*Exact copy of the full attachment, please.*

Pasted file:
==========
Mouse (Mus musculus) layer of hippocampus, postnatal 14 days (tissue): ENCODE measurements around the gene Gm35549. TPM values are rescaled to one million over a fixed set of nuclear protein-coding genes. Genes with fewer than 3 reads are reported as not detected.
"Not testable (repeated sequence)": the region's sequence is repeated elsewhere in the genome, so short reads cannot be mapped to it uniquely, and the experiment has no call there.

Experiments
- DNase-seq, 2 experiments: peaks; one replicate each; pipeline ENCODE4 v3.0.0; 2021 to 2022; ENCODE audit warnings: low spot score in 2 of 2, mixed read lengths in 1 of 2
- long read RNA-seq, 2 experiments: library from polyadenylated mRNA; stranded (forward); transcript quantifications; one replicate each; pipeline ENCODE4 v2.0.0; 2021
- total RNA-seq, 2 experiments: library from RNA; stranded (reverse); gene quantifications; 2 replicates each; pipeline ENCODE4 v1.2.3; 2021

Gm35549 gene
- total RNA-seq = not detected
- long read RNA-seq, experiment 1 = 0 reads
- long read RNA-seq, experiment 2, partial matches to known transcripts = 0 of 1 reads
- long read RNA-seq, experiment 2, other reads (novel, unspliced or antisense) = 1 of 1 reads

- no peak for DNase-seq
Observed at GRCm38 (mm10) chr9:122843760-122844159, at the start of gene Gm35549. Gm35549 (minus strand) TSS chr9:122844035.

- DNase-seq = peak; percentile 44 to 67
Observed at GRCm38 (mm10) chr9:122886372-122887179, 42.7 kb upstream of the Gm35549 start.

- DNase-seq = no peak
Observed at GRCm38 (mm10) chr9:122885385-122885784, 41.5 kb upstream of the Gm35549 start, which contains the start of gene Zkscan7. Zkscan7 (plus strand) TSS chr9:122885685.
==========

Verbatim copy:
Mouse (Mus musculus) layer of hippocampus, postnatal 14 days (tissue): ENCODE measurements around the gene Gm35549. TPM values are rescaled to one million over a fixed set of nuclear protein-coding genes. Genes with fewer than 3 reads are reported as not detected.
"Not testable (repeated sequence)": the region's sequence is repeated elsewhere in the genome, so short reads cannot be mapped to it uniquely, and the experiment has no call there.

Experiments
- DNase-seq, 2 experiments: peaks; one replicate each; pipeline ENCODE4 v3.0.0; 2021 to 2022; ENCODE audit warnings: low spot score in 2 of 2, mixed read lengths in 1 of 2
- long read RNA-seq, 2 experiments: library from polyadenylated mRNA; stranded (forward); transcript quantifications; one replicate each; pipeline ENCODE4 v2.0.0; 2021
- total RNA-seq, 2 experiments: library from RNA; stranded (reverse); gene quantifications; 2 replicates each; pipeline ENCODE4 v1.2.3; 2021

Gm35549 gene
- total RNA-seq = not detected
- long read RNA-seq, experiment 1 = 0 reads
- long read RNA-seq, experiment 2, partial matches to known transcripts = 0 of 1 reads
- long read RNA-seq, experiment 2, other reads (novel, unspliced or antisense) = 1 of 1 reads

- no peak for DNase-seq
Observed at GRCm38 (mm10) chr9:122843760-122844159, at the start of gene Gm35549. Gm35549 (minus strand) TSS chr9:122844035.

- DNase-seq = peak; percentile 44 to 67
Observed at GRCm38 (mm10) chr9:122886372-122887179, 42.7 kb upstream of the Gm35549 start.

- DNase-seq = no peak
Observed at GRCm38 (mm10) chr9:122885385-122885784, 41.5 kb upstream of the Gm35549 start, which contains the start of gene Zkscan7. Zkscan7 (plus strand) TSS chr9:122885685.